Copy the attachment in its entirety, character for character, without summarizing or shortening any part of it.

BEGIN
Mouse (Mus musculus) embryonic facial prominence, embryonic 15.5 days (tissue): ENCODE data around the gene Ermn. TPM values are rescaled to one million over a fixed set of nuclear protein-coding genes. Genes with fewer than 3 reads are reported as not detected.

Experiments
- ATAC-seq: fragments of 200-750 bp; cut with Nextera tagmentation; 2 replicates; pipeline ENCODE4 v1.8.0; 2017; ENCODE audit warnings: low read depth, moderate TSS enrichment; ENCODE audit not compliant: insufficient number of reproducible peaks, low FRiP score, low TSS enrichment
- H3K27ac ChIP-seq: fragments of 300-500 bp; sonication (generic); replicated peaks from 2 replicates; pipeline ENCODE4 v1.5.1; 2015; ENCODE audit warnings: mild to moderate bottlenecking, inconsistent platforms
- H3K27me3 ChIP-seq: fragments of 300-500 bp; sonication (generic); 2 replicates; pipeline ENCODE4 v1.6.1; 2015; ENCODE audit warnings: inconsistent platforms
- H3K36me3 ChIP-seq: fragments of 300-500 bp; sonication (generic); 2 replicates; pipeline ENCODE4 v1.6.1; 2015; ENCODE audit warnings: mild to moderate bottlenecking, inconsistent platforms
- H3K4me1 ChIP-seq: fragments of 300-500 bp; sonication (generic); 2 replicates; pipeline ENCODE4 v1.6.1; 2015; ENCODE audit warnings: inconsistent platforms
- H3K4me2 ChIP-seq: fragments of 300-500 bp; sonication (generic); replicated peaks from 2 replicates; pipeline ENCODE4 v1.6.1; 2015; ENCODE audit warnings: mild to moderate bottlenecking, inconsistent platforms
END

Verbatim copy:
Mouse (Mus musculus) embryonic facial prominence, embryonic 15.5 days (tissue): ENCODE data around the gene Ermn. TPM values are rescaled to one million over a fixed set of nuclear protein-coding genes. Genes with fewer than 3 reads are reported as not detected.

Experiments
- ATAC-seq: fragments of 200-750 bp; cut with Nextera tagmentation; 2 replicates; pipeline ENCODE4 v1.8.0; 2017; ENCODE audit warnings: low read depth, moderate TSS enrichment; ENCODE audit not compliant: insufficient number of reproducible peaks, low FRiP score, low TSS enrichment
- H3K27ac ChIP-seq: fragments of 300-500 bp; sonication (generic); replicated peaks from 2 replicates; pipeline ENCODE4 v1.5.1; 2015; ENCODE audit warnings: mild to moderate bottlenecking, inconsistent platforms
- H3K27me3 ChIP-seq: fragments of 300-500 bp; sonication (generic); 2 replicates; pipeline ENCODE4 v1.6.1; 2015; ENCODE audit warnings: inconsistent platforms
- H3K36me3 ChIP-seq: fragments of 300-500 bp; sonication (generic); 2 replicates; pipeline ENCODE4 v1.6.1; 2015; ENCODE audit warnings: mild to moderate bottlenecking, inconsistent platforms
- H3K4me1 ChIP-seq: fragments of 300-500 bp; sonication (generic); 2 replicates; pipeline ENCODE4 v1.6.1; 2015; ENCODE audit warnings: inconsistent platforms
- H3K4me2 ChIP-seq: fragments of 300-500 bp; sonication (generic); replicated peaks from 2 replicates; pipeline ENCODE4 v1.6.1; 2015; ENCODE audit warnings: mild to moderate bottlenecking, inconsistent platforms